A binding UN treaty alone can ensure that transnational corporations like UCC/Dow pay the price for industrial disasters.
Liability for industrial disasters such as the 1984 Bhopal gas tragedy must be pinned on transnational corporations. New efforts for an enforceable treaty which are underway alone can ensure that business enterprises are subservient to both peoples’ will and legislative will. It can ensure the primacy of human rights and public interest over private economic interests.
The open-ended intergovernmental working group (OEIGWG) has had seven sessions so far. Ahead of the seventh session, the Permanent Mission of Ecuador, on behalf of the Chairmanship of the OEIGWG, released a third revised draft legally binding instrument to regulate the activities of transnational corporations and other business enterprises. The third revised draft served as the basis for State-led negotiations during the seventh session, which took place from 25 to 29 October 2021.
Thirty seven years after the Bhopal gas tragedy of 1984, the victims and the adversely affected ecosystems await relief and remediation. Lessons from such industrial disasters create a compelling logic for an internationally binding treaty for transnational corporations (TNCs) and human rights. To this end, a UN resolution of 2014 created the UN open-ended intergovernmental working group and tasked it to prepare the text of such a treaty. Given the fact that corporations are admittedly not meant to be “democratic public interest institutions”, such negotiations on an enforceable treaty is of great significance.
Prior to the current efforts initiated by Ecuador and supported by India, China, South Africa and others, to provide a legal remedy to wrongs committed by business enterprises, the UN Sub-Commission on the Promotion and Protection of Human Rights had approved the ‘UN norms on the responsibilities of transnational corporations and other business enterprises with regard to human rights’.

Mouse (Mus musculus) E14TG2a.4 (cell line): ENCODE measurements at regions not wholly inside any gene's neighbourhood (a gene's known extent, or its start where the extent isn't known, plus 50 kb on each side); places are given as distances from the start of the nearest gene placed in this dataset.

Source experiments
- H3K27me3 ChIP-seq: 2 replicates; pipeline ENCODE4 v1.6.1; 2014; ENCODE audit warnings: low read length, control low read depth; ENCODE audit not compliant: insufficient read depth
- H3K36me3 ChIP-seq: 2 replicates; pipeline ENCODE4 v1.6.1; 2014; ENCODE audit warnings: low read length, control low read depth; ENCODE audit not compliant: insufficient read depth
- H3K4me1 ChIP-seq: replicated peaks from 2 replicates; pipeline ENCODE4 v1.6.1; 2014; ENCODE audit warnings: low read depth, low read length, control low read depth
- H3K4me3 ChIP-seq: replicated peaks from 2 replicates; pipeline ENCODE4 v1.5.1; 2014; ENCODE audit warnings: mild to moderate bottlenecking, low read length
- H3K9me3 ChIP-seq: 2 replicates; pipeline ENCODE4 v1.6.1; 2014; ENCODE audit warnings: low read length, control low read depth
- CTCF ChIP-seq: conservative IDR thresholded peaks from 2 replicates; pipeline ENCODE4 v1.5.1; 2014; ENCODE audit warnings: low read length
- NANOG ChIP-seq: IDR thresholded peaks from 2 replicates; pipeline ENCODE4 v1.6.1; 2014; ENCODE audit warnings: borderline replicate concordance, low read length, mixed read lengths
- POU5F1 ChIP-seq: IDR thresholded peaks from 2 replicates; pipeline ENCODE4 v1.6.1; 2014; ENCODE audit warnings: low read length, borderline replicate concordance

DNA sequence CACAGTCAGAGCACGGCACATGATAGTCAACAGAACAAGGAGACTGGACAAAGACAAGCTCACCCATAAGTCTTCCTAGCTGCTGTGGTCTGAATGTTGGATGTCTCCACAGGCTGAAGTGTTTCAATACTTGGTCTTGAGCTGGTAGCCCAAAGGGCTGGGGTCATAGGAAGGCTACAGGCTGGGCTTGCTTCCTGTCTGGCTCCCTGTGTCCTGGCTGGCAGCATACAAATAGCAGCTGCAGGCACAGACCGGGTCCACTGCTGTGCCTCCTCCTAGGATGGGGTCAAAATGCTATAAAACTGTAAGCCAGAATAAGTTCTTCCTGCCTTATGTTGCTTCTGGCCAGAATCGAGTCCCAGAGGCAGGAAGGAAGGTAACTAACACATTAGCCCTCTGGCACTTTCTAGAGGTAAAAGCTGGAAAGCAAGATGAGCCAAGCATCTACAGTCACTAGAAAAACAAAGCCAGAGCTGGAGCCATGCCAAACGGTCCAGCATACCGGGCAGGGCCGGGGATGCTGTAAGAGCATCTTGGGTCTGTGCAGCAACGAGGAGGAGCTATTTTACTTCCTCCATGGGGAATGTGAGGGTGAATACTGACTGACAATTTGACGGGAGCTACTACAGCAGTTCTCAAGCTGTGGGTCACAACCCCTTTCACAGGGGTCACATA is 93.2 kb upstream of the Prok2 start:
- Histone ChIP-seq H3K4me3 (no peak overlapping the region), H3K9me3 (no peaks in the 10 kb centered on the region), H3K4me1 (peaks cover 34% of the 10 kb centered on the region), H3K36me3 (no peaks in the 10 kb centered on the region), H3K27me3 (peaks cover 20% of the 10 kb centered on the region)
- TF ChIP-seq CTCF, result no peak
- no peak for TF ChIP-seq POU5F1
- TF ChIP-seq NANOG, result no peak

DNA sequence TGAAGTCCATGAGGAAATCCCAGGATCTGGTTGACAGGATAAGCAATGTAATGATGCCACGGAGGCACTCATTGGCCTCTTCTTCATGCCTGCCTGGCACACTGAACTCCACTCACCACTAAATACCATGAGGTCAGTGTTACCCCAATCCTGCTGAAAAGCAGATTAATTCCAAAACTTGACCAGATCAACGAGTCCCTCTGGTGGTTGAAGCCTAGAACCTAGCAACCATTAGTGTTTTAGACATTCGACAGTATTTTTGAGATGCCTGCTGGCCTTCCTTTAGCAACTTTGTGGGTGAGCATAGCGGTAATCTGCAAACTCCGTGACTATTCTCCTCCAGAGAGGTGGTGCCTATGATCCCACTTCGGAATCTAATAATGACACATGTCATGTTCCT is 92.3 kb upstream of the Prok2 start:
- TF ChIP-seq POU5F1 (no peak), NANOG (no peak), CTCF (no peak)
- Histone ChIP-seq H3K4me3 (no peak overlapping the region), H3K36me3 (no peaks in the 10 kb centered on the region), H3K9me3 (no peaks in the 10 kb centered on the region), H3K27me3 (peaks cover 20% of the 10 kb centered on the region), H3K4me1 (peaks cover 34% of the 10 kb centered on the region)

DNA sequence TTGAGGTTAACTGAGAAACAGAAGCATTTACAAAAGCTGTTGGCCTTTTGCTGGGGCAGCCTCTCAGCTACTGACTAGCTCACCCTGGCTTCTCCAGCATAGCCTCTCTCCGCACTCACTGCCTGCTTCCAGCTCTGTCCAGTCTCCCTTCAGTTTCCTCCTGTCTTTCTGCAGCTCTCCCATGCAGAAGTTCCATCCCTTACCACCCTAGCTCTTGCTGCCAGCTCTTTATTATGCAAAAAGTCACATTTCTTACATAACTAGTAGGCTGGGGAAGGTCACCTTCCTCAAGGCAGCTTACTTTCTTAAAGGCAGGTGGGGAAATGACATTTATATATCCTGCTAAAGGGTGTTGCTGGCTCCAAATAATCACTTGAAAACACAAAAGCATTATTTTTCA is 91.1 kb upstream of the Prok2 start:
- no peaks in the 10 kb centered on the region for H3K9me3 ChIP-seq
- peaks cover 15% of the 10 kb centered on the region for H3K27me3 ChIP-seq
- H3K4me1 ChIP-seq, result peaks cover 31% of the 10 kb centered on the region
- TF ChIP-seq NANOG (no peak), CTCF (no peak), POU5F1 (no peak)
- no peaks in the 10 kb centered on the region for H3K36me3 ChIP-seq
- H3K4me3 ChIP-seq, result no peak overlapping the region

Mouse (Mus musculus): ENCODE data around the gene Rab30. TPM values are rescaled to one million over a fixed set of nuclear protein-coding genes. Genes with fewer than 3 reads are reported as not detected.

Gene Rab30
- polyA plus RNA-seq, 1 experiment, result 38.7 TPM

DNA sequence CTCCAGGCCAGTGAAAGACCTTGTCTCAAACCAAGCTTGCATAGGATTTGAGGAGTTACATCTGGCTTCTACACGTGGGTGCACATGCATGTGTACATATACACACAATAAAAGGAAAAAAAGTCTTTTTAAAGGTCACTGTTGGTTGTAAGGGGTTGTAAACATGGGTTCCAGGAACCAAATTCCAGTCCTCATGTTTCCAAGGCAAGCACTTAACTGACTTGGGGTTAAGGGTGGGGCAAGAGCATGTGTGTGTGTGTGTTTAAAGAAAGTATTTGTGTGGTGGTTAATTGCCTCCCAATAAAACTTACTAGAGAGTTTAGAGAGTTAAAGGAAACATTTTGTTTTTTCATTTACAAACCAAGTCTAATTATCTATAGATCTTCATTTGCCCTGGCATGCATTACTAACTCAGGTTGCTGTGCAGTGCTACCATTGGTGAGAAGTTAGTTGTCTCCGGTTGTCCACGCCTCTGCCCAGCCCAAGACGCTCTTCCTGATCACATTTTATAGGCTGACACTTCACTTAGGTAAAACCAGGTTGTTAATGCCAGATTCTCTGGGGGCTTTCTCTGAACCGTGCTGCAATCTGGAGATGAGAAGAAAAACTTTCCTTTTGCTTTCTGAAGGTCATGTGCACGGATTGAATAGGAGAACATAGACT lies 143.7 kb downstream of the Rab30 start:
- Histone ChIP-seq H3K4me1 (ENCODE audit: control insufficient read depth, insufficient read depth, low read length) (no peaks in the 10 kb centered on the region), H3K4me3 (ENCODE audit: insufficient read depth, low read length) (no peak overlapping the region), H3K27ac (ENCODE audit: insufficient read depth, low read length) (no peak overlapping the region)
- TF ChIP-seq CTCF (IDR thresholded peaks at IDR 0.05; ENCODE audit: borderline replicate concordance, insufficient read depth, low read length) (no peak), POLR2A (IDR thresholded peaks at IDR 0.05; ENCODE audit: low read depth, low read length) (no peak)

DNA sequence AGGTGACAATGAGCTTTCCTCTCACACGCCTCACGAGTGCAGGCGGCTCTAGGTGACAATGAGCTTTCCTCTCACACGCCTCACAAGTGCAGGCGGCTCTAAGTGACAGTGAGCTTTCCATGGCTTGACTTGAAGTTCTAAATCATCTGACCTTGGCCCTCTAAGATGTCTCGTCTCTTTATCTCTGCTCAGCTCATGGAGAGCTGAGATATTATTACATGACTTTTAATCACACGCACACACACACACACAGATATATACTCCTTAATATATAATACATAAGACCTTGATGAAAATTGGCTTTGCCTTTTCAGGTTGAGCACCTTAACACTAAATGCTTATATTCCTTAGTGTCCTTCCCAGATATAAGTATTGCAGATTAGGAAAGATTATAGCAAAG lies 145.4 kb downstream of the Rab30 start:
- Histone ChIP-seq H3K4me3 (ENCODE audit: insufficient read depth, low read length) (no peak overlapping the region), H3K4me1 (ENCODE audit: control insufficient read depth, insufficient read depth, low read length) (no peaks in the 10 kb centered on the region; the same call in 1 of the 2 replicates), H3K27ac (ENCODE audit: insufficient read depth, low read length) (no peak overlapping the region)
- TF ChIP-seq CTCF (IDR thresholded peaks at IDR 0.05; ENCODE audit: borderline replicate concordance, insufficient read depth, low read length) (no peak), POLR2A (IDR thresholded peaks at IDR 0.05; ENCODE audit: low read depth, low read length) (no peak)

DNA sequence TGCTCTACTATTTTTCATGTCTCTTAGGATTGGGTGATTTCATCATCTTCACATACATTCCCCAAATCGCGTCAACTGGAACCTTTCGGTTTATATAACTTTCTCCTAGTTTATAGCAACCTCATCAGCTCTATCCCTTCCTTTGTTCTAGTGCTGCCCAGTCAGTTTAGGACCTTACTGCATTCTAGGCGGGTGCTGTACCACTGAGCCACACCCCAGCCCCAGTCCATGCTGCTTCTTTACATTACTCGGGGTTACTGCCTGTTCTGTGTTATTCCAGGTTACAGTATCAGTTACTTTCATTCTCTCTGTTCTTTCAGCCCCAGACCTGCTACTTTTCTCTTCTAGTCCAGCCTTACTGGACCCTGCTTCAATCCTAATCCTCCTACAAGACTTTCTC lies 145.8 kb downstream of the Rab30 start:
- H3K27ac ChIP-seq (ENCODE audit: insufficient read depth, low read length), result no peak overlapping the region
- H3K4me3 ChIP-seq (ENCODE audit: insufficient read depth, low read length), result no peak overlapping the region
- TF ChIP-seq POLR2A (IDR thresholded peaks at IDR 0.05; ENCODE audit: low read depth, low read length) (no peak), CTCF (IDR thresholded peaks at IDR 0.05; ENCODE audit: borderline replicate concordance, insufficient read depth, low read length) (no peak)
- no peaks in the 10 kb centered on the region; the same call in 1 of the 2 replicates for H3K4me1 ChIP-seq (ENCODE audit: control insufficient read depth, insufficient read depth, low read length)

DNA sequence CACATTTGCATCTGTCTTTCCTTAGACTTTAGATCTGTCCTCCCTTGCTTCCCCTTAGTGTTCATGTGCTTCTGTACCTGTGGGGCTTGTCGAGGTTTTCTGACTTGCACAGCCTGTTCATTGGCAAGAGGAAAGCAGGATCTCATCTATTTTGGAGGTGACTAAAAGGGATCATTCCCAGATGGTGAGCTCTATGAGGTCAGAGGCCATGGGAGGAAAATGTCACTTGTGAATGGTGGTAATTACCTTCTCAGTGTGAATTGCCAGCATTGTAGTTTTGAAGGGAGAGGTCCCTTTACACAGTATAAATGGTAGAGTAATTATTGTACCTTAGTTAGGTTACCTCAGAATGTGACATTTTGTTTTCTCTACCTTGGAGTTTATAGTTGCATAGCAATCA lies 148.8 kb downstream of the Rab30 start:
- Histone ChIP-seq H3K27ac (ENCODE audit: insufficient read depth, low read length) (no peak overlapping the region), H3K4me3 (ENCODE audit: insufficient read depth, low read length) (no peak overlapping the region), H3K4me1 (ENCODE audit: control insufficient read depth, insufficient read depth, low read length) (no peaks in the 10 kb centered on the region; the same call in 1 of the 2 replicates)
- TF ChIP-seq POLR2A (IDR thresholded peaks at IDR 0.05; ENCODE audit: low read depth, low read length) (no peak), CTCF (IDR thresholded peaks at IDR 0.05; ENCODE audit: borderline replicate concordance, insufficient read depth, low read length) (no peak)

These norms emerged as a step towards ensuring corporate accountability in August 2003. But the report of the special representative of the UN Secretary-General on business and human rights undermined these proposed mandatory norms under the influence of International Chamber of Commerce and the International Organization of Employers.
It chose to promote the Guiding Principles on Business and Human Rights in July 2011 as part of advocacy for the status quo of voluntary regulation by the companies while admitting that “while corporations may be considered organs of society, they are specialised economic organs, not democratic public interest institutions.”
The tremendous influence of US-based Union Carbide Corporation (UCC) became visible when I posed a question to the chief minister of Madhya Pradesh. I asked him about the disposal of the 336 tonnes of hazardous waste lying in the UCC factory, its liability and the disclosure of the report of the judicial inquiry commission on the 1984 Bhopal disaster. The Chief Minister chose to maintain a studied silence about all these questions. Significantly, although the Justice SL Kochar led commission submitted its report to the state government in February 2015; it has not been made public as yet.
In such a backdrop, it was remarkable that the foreign ministry under Sushma Swaraj changed India’s position with regard to a mandatory UN treaty. In its essence, the proposed treaty is an outcome of some 45 years of effort underlining that self-regulation by TNCs is not enough at all.
In order to inspire confidence, the new efforts for an enforceable treaty must ensure that business enterprises are subservient to both peoples’ will and legislative will. It should ensure the primacy of human rights and public interest over private economic interests. It should reaffirm the hierarchical superiority of human rights norms over trade and investment treaties and develop specific state obligations in this regard.
The author is a law and public policy researcher